The defense then called three reputation witnesses, and the defendant testified in her own behalf. She denied going to Nichols' apartment on December 8, and denied delivering any drugs to him. Following closing arguments, the jury found her guilty.
Defendant argues that the trial court erred in sustaining the State's objection to evidence which would reveal any bias on the part of the prosecution's occurrence witness, Agent Gary Nichols. However the State points out that a link was never established between the witness and the evidence presented in defendant's offer of proof which, if true, would indicate bias on the part of the witness.
• 1, 2 Before a party may introduce independent evidence concerning bias, he must first lay a foundation by questioning the witness concerning the alleged bias and giving the witness an opportunity to respond. (People v. Mayfield (1979), 72 Ill. App.3d 669, 390 N.E.2d 1315; People v. Payton (1966), 72 Ill. App.2d 240, 248, 218 N.E.2d 518, 522.) During cross-examination the defendant here made no effort to question Agent Nichols concerning any bias. The only questions conceivably bearing on the subject were whether Nichols worked in cooperation with local police departments and whether he tried to maintain a good working relationship with local police authorities.
In the absence of further questioning of Agent Nichols, the evidence later presented by defendant in her offer of proof had no demonstrable tendency to establish bias or prejudice on the part of the witness. At most, the evidence would have shown the existence of ill will between defendant's brother and members of the Flora Police Department — neither of whom is a party to the instant case. Members of the Flora Police Department were not involved, as Agent Nichols was a member of a different law enforcement agency. There was no evidence presented, in testimony or in the offer of proof, that Agent Nichols was even aware of the potential lawsuit. The comment attributed to the sheriff of Clay County as to whether defendant's family was still suing, involved yet another entity, neither a party nor a witness to this case. Without further indication that the collateral matters raised in the offer of proof tended to establish bias on the part of Agent Nichols, the trial court did not err in sustaining the State's objection to the evidence.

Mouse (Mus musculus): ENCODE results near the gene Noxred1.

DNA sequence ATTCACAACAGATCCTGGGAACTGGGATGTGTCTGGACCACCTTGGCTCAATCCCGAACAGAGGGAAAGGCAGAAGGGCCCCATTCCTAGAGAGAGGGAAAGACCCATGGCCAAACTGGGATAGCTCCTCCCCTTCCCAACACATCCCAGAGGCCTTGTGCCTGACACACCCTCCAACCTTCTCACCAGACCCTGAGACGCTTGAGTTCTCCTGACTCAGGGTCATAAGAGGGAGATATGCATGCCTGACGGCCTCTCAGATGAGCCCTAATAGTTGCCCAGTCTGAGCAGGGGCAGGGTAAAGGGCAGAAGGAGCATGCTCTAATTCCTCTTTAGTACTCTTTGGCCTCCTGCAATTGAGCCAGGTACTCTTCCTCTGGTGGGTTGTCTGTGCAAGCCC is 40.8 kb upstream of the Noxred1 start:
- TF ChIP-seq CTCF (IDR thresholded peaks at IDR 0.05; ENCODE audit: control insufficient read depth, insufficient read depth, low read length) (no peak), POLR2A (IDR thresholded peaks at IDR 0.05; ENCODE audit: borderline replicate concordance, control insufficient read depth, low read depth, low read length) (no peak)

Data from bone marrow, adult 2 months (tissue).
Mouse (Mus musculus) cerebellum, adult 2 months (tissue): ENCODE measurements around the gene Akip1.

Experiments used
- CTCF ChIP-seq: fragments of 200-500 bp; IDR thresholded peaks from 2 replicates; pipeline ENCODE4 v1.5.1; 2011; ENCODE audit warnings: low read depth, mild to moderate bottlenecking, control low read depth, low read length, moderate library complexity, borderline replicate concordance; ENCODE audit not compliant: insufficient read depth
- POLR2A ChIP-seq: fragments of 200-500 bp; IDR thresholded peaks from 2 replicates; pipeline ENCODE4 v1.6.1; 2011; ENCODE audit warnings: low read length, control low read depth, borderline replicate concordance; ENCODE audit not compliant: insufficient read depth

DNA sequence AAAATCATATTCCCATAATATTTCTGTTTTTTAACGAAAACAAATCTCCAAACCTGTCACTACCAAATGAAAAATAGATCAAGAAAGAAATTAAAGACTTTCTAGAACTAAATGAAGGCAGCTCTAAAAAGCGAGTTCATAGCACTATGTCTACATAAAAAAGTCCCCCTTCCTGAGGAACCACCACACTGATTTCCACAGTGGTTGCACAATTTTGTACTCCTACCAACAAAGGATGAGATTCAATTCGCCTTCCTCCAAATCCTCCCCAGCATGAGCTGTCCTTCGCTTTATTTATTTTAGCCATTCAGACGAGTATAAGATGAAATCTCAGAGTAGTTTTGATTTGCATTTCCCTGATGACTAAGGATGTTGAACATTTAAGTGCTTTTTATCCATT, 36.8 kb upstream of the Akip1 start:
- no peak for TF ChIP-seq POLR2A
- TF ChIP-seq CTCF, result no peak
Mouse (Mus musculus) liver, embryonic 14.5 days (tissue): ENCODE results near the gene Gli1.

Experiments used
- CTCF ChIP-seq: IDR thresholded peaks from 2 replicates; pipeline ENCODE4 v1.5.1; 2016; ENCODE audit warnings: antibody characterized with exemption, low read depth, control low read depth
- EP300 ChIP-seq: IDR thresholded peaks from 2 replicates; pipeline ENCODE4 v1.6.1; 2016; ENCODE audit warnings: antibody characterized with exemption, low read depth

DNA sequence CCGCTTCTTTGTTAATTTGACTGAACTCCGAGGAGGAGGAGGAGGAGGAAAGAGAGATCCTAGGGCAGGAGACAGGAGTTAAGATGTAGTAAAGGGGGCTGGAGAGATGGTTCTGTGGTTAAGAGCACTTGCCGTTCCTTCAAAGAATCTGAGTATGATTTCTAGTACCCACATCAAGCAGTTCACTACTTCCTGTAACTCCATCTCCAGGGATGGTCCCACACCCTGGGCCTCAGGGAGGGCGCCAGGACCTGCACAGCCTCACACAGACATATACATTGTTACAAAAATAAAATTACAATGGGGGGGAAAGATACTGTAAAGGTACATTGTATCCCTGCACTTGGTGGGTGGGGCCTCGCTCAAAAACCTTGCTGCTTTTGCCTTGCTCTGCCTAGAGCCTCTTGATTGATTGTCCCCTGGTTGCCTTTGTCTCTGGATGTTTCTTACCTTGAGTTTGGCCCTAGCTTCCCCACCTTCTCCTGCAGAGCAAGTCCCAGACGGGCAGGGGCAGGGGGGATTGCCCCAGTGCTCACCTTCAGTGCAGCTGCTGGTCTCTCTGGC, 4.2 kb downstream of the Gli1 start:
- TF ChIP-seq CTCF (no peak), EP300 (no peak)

• 3, 4 The defendant also requests that we reduce her sentence. She was sentenced to two years of probation, with the condition that she spend 60 days in the county jail, subject to work release. She asks that this condition be reduced to 20 days, time already served. In response, the State requests a sentence increase, under section 5-5-4.1 of the Unified Code of Corrections (Ill. Rev. Stat. 1979, ch. 38, par. 1005-5-4.1), to three years of imprisonment.
Section 5-5-4.1 was recently found unconstitutional, and thus null and void, by the Illinois Supreme Court. (People v. Cox (1980), 82 Ill.2d 268, 412 N.E.2d 541.) Cox rejected the "rebuttable presumption" standard of review relied upon by defendant, and reiterated the "abuse of discretion" standard which it expressed in People v. Perruquet (1977), 68 Ill.2d 149, 368 N.E.2d 882.
We could not logically say that two years of probation conditioned upon 60 days' periodic imprisonment constituted an abuse of the trial court's discretion, while the same sentence conditioned upon only 20 days in jail did not. This is the type of tinkering or "fine-tuning" of sentence which is inconsistent with the abuse of discretion standard of review. People v. McClain (1978), 60 Ill. App.3d 320, 376 N.E.2d 774; People v. Green (1977), 55 Ill. App.3d 903, 371 N.E.2d 356.
Accordingly, we affirm defendant's conviction, and the sentence imposed by the trial court.
JONES, P.J., and KARNS, J., concur.
© 2002 VersusLaw Inc.